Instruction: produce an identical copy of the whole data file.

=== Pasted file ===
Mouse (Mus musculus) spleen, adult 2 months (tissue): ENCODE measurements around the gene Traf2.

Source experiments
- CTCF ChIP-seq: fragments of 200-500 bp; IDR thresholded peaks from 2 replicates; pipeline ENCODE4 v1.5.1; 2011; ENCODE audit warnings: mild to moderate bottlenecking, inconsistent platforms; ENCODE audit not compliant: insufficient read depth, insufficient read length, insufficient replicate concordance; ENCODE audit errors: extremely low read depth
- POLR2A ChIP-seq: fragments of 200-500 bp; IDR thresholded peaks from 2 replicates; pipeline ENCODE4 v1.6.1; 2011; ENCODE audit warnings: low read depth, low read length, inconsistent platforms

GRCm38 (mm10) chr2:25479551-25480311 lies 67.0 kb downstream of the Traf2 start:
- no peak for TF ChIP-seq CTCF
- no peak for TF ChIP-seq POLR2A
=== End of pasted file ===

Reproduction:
Mouse (Mus musculus) spleen, adult 2 months (tissue): ENCODE measurements around the gene Traf2.

Source experiments
- CTCF ChIP-seq: fragments of 200-500 bp; IDR thresholded peaks from 2 replicates; pipeline ENCODE4 v1.5.1; 2011; ENCODE audit warnings: mild to moderate bottlenecking, inconsistent platforms; ENCODE audit not compliant: insufficient read depth, insufficient read length, insufficient replicate concordance; ENCODE audit errors: extremely low read depth
- POLR2A ChIP-seq: fragments of 200-500 bp; IDR thresholded peaks from 2 replicates; pipeline ENCODE4 v1.6.1; 2011; ENCODE audit warnings: low read depth, low read length, inconsistent platforms

GRCm38 (mm10) chr2:25479551-25480311 lies 67.0 kb downstream of the Traf2 start:
- no peak for TF ChIP-seq CTCF
- no peak for TF ChIP-seq POLR2A